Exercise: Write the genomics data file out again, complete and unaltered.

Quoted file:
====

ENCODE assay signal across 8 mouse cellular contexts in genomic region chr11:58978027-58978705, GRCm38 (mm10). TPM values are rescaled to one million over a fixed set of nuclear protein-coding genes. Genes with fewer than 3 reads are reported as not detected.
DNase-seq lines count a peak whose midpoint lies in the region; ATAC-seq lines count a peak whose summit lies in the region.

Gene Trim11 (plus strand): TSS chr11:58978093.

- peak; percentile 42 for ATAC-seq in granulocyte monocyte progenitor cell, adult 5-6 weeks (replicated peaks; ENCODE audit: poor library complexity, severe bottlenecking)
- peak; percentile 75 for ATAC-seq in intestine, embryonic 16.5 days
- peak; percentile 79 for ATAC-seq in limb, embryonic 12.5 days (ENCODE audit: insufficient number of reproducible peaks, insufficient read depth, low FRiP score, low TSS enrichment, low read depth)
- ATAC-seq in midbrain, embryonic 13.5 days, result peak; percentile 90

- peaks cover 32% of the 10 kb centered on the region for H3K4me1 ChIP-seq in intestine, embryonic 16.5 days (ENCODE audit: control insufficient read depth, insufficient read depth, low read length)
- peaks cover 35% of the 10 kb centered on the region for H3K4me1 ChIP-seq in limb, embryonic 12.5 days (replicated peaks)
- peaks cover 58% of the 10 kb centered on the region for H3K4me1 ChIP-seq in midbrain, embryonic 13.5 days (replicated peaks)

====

ENCODE assay signal across 8 mouse cellular contexts in genomic region chr11:58978027-58978705, GRCm38 (mm10). TPM values are rescaled to one million over a fixed set of nuclear protein-coding genes. Genes with fewer than 3 reads are reported as not detected.
DNase-seq lines count a peak whose midpoint lies in the region; ATAC-seq lines count a peak whose summit lies in the region.

Gene Trim11 (plus strand): TSS chr11:58978093.

- peak; percentile 42 for ATAC-seq in granulocyte monocyte progenitor cell, adult 5-6 weeks (replicated peaks; ENCODE audit: poor library complexity, severe bottlenecking)
- peak; percentile 75 for ATAC-seq in intestine, embryonic 16.5 days
- peak; percentile 79 for ATAC-seq in limb, embryonic 12.5 days (ENCODE audit: insufficient number of reproducible peaks, insufficient read depth, low FRiP score, low TSS enrichment, low read depth)
- ATAC-seq in midbrain, embryonic 13.5 days, result peak; percentile 90

- peaks cover 32% of the 10 kb centered on the region for H3K4me1 ChIP-seq in intestine, embryonic 16.5 days (ENCODE audit: control insufficient read depth, insufficient read depth, low read length)
- peaks cover 35% of the 10 kb centered on the region for H3K4me1 ChIP-seq in limb, embryonic 12.5 days (replicated peaks)
- peaks cover 58% of the 10 kb centered on the region for H3K4me1 ChIP-seq in midbrain, embryonic 13.5 days (replicated peaks)